With the end of a particularly hot and humid summer on the horizon, it’s time to finish up your fresh-squeezed lemonade, bid farewell to that well-worn grill, and let's turn our collective attention to the tastes, smells, and colors of fall. Indeed, fall is the season where the world’s most beloved spices take center stage, nutmeg, cinnamon, ginger, just to name a few.
Where drinks are concerned, nothing beats the flavors of fall. Tempt your seasonal taste buds with some local apple cider, pumpkin spiced anything or a nice mug of evening mulled wine. Add fresh-brewed chai to the equation and there you have it, the beverage-circle is complete.
On the topic of chai or more specifically, masala chai (roughly translated as spiced tea), the possibilities are endless. The beloved Indian “street tea” has grown immensely popular around the world, with many options and taste profiles to fit any palette. You can purchase premade liquid chai (heat and drink) for an easy fix, steep a loose leaf masala chai blend from your favorite tea shop. Or, if you're feeling creative and want a chai made to your exact specifications, make your own masala chai from scratch. The ingredients vary by taste, but some key ingredients should be considered.
Start with the tea:
Your masala chai journey begins with a strong black tea. Here is a good rule of thumb to remember, the stronger the tea, the heartier the cup. Crushed or more specifically, broken leaf tea offers the strongest option for steeping a brisk cup. Broken leaf (BOP or Broken Orange Pekoe on the tea grading scale) is just as it sounds, tea leaves that have been broken into smaller pieces or even granulated to fit into tea bags. These teas tend to steep stronger and make a perfect base for chai. As for region, Assam, India makes a mighty strong cuppa.
* For a caffeine-free version use rooibos herbal tea instead of black tea.
Spice it up:
Now for the really fun part, adding your favorite spices. There are no rules per se for what spices you should use when preparing chai, but some standards are highly recommended, such as whole peppercorns for a zesty base.
Here are some other great spice suggestions for mixing chai: cardamom pods, whole cloves, cinnamon chips, shaved nutmeg, dried ginger root pieces, whole allspice. Remember to go lighter with certain spices as they can overpower your blend. Let common sense and personal preference be your guiding light.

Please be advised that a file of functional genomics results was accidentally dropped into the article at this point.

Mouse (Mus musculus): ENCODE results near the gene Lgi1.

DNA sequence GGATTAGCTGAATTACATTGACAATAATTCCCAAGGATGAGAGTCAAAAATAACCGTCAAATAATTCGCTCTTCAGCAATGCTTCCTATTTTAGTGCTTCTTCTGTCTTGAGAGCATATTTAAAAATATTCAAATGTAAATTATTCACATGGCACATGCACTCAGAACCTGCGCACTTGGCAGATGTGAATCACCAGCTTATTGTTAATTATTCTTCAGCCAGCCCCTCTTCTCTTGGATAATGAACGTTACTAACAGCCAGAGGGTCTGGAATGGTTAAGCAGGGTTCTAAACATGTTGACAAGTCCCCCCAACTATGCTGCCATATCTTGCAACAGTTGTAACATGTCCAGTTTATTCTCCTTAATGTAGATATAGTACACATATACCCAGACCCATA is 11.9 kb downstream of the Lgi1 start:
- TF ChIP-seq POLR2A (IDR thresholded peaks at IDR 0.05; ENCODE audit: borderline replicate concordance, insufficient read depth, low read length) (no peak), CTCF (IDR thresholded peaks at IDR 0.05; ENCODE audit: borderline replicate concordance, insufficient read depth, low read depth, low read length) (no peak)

Make it light and sweet:
Traditionally, milk and sugar is an important element to the chai experience, but options abound in making your chai a truly individual experience.
Milk alternatives: soy milk, almond milk, oat milk. Sugar alternatives: honey, agave
The Chai Tea Kit from Sullivan Street Tea & Spice Company contains everything you need to make your own tasty Chai tea from scratch! You can spice it up or serve it mellow, the choice is yours. This is the perfect kit for cooks and Chai tea lovers alike!
Follow this chai recipe:
Here is a great recipe for traditional stove top chai.
1 cinnamon stick (or flat teaspoon of cinnamon chips)
6 whole green cardamom pods
6 whole cloves
1 flat teaspoon of ginger root pieces
4-6 whole black peppercorns
3 cups water
1 heaping tablespoon of loose Assam black tea (broken leaf preferred)
2 tablespoons dark brown sugar (honey is a great alternative)
1 cup milk or dairy alternative (soy milk, almond milk, oat milk)
Method (serves 4):
Place cinnamon, cardamom, cloves, ginger, peppercorns and water into a small pot and bring to a rapid boil. Cover, reduce heat and let simmer for 5 minutes. Remove from heat and set aside to let spices steep for 10 minutes.
Return pot to heat and bring back to a boil. Remove from heat, add tea, cover and set aside to let steep for 3-4 minutes. Strain through cotton culinary bag or fine mesh sieve, discarding solids and then return liquids to pot. Stir in sugar and milk and heat over low-heat for 1 minute. Pour into cups.
Enjoy the fall!